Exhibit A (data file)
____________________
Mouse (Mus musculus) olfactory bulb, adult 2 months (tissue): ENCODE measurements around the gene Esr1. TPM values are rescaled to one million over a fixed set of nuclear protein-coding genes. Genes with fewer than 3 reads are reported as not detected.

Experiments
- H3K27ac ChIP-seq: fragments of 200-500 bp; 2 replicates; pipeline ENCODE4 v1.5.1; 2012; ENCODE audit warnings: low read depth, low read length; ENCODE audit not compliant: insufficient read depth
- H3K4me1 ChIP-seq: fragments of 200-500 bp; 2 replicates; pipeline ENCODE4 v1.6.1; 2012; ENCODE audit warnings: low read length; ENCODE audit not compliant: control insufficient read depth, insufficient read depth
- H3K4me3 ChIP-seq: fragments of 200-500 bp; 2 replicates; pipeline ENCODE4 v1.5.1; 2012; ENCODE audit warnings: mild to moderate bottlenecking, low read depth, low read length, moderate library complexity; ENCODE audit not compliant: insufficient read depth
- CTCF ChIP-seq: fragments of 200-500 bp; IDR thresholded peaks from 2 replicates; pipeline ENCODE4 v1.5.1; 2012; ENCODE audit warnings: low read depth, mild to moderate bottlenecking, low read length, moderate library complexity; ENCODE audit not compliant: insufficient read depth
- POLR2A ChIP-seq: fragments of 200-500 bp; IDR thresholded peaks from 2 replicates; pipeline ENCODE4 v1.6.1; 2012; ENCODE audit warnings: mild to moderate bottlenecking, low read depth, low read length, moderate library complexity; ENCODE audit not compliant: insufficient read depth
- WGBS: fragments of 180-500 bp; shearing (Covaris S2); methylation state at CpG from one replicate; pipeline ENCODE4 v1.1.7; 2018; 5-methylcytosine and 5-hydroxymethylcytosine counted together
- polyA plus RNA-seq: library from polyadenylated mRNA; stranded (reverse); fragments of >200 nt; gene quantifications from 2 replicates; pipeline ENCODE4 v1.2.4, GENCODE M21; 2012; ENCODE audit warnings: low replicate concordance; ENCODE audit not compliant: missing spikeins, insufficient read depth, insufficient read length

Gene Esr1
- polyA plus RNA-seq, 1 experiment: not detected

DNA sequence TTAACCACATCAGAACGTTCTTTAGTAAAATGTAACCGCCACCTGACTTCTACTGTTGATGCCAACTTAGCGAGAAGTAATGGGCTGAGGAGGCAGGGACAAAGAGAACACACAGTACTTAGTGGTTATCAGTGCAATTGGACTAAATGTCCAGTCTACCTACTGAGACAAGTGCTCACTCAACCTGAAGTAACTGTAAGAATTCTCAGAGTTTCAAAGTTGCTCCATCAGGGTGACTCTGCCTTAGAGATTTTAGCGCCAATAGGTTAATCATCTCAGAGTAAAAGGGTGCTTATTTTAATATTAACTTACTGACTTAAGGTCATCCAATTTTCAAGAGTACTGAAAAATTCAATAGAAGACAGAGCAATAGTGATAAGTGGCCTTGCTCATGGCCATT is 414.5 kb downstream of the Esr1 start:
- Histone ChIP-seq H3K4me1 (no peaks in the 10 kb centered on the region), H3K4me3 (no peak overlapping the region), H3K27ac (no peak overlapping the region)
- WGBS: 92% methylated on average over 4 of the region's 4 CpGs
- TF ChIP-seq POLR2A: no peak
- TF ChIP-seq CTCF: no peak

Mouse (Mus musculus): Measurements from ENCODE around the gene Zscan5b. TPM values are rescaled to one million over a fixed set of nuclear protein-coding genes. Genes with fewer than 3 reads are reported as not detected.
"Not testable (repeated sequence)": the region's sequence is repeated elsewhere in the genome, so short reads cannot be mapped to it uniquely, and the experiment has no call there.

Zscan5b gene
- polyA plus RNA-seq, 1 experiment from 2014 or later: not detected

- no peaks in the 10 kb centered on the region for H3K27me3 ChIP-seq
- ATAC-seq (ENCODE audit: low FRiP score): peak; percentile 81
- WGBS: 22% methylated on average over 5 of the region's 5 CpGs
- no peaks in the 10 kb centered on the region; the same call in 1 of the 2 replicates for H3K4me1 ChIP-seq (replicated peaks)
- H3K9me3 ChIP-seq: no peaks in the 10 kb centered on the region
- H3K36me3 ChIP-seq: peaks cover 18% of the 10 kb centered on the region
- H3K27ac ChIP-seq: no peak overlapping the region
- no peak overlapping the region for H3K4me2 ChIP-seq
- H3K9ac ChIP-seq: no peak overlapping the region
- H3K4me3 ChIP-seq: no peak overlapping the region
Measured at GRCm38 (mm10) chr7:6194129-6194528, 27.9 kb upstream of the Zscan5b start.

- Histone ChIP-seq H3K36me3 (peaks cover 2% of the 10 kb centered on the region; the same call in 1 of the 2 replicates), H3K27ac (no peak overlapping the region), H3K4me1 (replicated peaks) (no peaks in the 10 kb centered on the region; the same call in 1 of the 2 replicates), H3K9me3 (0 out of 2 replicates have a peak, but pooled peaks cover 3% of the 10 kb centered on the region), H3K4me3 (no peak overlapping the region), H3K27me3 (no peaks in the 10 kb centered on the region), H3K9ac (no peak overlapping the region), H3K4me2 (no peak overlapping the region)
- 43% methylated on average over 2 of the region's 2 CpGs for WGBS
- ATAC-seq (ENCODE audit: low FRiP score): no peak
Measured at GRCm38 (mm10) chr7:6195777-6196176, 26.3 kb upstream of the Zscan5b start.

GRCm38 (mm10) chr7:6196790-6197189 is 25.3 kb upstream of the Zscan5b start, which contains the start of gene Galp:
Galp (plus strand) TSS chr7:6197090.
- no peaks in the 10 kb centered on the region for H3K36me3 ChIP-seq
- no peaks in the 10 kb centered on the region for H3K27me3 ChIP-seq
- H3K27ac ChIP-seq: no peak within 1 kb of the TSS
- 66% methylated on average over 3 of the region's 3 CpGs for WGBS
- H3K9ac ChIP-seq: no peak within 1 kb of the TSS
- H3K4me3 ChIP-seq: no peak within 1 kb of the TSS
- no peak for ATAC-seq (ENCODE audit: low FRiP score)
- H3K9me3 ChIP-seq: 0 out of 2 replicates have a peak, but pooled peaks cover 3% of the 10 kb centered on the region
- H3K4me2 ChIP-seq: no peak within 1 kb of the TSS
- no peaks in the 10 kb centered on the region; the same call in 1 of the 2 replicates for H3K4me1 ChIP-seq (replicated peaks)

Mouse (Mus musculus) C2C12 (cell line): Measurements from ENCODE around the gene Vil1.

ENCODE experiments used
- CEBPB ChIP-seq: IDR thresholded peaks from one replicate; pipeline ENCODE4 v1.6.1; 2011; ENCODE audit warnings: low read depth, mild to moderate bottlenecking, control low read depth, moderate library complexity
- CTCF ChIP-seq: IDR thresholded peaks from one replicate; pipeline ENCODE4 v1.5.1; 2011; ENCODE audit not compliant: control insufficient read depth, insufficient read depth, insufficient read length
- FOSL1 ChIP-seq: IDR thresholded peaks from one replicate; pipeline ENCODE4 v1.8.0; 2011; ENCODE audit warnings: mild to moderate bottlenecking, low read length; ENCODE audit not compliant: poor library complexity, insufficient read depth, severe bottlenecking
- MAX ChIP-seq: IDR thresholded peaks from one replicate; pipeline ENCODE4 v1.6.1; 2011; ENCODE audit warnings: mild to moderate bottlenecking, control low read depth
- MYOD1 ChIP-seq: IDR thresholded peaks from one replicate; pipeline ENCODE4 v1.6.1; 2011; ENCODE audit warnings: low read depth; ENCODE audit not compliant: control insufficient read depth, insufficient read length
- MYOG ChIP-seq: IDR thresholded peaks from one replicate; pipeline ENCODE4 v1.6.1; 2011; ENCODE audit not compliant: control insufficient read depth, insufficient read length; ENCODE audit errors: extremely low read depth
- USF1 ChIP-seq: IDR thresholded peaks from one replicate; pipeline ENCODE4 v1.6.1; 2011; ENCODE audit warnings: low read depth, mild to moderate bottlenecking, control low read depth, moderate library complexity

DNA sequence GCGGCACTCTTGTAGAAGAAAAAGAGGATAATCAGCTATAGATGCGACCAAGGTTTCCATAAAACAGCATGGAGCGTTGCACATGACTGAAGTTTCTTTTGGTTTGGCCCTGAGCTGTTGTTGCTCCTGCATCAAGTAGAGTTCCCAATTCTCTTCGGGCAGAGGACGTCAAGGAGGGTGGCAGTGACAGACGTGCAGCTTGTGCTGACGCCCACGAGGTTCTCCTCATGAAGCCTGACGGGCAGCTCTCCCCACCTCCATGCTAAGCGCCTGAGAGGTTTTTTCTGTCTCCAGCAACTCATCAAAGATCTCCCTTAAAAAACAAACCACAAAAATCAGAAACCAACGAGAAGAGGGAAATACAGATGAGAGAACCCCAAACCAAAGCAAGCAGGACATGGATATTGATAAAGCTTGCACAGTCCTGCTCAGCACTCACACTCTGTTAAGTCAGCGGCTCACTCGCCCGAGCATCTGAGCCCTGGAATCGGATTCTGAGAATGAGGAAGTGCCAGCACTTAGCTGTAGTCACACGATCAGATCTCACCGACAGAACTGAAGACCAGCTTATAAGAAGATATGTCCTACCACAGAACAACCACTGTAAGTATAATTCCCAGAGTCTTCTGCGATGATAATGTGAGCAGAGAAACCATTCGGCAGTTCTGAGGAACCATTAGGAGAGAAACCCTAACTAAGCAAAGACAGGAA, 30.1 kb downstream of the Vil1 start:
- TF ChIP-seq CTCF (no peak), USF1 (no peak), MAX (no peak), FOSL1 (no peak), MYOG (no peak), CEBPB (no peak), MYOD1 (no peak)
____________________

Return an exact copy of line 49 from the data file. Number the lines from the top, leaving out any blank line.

ENCODE experiments used